In the last months, UrbanTheater Company has become a home to me. A place with good food right down the block (shout out Guerrero’s, a staple), great art, and amazing people. When I first met with Ivan to discuss coming on staff, he immediately mentioned that one of Urban’s main goal is to make their members feel at home. Ivan, you have succeeded. Not only do I feel comfortable talking to and joking with all the staff members, but I feel I am appreciated and my opinion is valued. I think this is especially telling because I am a non-Spanish speaker in a predominantly Puerto Rican neighborhood and organization. While the theater does gear their shows toward the Latinx experience, they also work hard to include others, like me. I have learned some more Spanish while working on the Ashes of Light production, though I’ll admit, the bad words are the ones I know best. Everyone was patient with explaining to me what phrases meant in general and in the context of the play. Additionally, this is the first production of Ashes of Light in English, so Urban does community uniting  and teaching about the Latinx experience on a larger scale as well. While leaving, one patron said, “Different culture, but you told my story” and that sums up my experience at UrbanTheater Company this semester. We come from different backgrounds, but they welcomed me, and more than that, encouraged me on my writing and theater journey.


I think the volunteer aspect of many of the staff member’s roles really highlights how dedicated to theater and the arts they are, a quality I wish to emulate. Their dedication and passion shows through the hours they put in, the care they give to the show, and the atmosphere they create for patrons, many of which the staff know by name. Theater simply cannot be created without community, and Urban  the best example. Sunday, May 13th is out last Ashes of Light show and my last day at Urban. I’m graduating with a bachelor’s degree May 20th so it’s goodbye to Urban, and to Chicago, for now, but they have set a wonderful example of what I should strive for. I hope to continue to be a part of caring staffs that come together to create wonderful, impactful art like Ashes of Light. I don’t know where I would be if I hadn’t had other artists constantly supporting me along my journey and I see that fostering feeling in Urban every day.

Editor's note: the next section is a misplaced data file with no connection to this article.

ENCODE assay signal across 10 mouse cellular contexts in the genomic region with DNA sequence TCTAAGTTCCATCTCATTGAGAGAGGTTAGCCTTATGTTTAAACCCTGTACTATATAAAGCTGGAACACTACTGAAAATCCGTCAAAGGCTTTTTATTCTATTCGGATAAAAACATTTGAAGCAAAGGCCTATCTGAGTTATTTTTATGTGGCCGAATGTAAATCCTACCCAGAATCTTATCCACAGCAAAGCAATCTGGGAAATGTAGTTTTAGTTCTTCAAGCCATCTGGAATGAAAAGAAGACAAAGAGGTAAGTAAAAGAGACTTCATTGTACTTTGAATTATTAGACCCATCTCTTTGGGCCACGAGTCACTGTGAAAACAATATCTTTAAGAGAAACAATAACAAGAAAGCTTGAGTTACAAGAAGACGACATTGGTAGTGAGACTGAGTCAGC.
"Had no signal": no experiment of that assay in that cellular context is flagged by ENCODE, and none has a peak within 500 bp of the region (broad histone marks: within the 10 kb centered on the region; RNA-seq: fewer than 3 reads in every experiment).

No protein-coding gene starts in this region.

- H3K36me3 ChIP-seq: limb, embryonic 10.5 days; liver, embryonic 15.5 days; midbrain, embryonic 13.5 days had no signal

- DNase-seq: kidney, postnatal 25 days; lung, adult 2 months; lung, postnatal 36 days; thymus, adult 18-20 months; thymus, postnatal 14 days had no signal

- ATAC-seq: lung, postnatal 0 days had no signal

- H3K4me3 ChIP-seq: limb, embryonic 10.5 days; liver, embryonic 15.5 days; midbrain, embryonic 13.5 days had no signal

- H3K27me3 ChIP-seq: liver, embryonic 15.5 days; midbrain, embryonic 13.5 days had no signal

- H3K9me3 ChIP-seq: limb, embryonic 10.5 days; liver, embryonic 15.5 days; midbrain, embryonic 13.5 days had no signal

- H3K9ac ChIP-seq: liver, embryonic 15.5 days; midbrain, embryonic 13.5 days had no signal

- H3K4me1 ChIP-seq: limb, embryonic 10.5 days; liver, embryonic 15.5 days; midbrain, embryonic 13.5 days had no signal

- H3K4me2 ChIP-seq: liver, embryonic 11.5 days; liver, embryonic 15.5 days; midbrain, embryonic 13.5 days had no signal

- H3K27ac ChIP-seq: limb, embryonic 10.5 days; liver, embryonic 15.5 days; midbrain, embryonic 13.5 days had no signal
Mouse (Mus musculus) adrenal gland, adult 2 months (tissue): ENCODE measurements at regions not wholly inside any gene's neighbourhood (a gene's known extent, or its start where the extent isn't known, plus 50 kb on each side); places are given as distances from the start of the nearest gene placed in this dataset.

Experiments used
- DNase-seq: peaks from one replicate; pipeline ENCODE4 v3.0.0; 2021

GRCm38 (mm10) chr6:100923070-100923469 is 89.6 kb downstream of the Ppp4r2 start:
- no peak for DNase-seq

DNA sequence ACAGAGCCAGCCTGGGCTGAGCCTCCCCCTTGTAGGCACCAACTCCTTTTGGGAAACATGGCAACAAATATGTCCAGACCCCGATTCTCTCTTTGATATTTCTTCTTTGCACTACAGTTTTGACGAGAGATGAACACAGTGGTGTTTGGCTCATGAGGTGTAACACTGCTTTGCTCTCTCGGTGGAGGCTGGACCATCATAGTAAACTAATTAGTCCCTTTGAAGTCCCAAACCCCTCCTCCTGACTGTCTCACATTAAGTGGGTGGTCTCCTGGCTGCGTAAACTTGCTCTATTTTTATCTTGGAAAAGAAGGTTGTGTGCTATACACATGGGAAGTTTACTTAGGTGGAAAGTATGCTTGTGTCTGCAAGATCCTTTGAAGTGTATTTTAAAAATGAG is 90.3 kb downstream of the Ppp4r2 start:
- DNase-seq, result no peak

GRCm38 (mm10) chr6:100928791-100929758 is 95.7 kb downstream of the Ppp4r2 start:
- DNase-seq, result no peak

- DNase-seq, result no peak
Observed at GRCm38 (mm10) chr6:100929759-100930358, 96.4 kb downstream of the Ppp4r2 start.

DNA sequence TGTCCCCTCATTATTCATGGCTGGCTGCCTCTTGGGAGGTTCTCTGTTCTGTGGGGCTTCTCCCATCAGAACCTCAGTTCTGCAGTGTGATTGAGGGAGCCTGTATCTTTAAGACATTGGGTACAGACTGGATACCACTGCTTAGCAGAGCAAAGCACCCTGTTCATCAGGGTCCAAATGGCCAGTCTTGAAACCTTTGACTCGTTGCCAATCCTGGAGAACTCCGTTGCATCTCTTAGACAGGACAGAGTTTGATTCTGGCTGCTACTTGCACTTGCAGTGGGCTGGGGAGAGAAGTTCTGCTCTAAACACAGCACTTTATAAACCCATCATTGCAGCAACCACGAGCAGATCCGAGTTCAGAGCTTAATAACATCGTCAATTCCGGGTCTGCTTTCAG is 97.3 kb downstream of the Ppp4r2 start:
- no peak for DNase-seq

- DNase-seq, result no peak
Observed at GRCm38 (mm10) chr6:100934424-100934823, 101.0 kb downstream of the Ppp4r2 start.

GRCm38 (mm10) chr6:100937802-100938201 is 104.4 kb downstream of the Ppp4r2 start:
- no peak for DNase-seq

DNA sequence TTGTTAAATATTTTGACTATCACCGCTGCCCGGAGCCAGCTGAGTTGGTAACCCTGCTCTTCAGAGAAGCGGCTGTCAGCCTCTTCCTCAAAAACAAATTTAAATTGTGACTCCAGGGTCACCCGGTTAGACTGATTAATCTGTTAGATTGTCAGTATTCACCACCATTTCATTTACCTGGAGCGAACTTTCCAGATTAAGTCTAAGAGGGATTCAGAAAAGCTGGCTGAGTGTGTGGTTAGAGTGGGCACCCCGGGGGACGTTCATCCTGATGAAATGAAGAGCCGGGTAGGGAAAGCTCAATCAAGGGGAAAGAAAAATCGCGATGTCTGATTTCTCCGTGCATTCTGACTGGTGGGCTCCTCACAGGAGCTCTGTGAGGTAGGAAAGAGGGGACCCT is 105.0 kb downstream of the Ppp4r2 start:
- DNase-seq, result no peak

A huge thing Urban has made me think about more deeply is my own culture. I am white, but I am also Persian. I wasn’t raised Persian because my dad pretty much dismissed my grandmother’s culture and immigration, but that doesn’t mean I have to. For a few years I’ve been struggling with whether it’s appropriate to call myself Persian since I look white and was raised so, but seeing this show so fully own its culture on top of my general experience in Chicago as a diverse accepting place has helped me realize my culture is my culture. My ancestors are mine and no one can tell me I’m not “Persian enough” to learn about it. For the first time I am writing a Persian character that shares much of my grandma’s story, and I’m very excited about it. More excited than I expected. I’m excited to learn the clothing, the dishes, and the language. Urban has taught me it’s more than okay to explore that and that it’s never too late to claim one’s culture.

I hope that every experience I have always changes the course of my life, because if it doesn’t, then I wasn’t paying enough attention. Urban has done this. It has helped me realize that working at a theater isn’t out of my reach. Before, I thought I was really only useful to theaters as a playwright. Urban taught me that isn’t true. I am useful to theaters in many ways, and working or volunteering at a theater will also help my writing.


The biggest way Urban has helped change my life is that it was a big contributing factor in my deciding I want to move to Chicago. Before starting this program, I thought I could never live in Chicago. I’m not a country girl, but Chicago is huge and fast paced, and my experience with it was really impersonal. People walked by each other like the other wasn’t alive. They were in a hurry to get somewhere, anywhere, and no one slowed down for any reason. I saw Chicago as a gray slab of cement, unforgiving. But I realize now that those issues mostly exist downtown, along Michigan Avenue, which is where I was mostly passing through to get from my University in Indiana to my home in Wisconsin. The rest of Chicago is not like this. In fact, for such a big city, it manages to feel small. Urban brought a sense of home to the city for me. A welcoming to an unsure stranger. And the rest of the city confirmed these feelings. Chicago is a wonderful diverse place with much to offer that I didn’t see before. Now that I do, I can imagine myself living here, going to theater productions, and taking the CTA every day. I’ve got some post-graduation things I have to take care of, but see you soon Chicago. You’ve been the realest.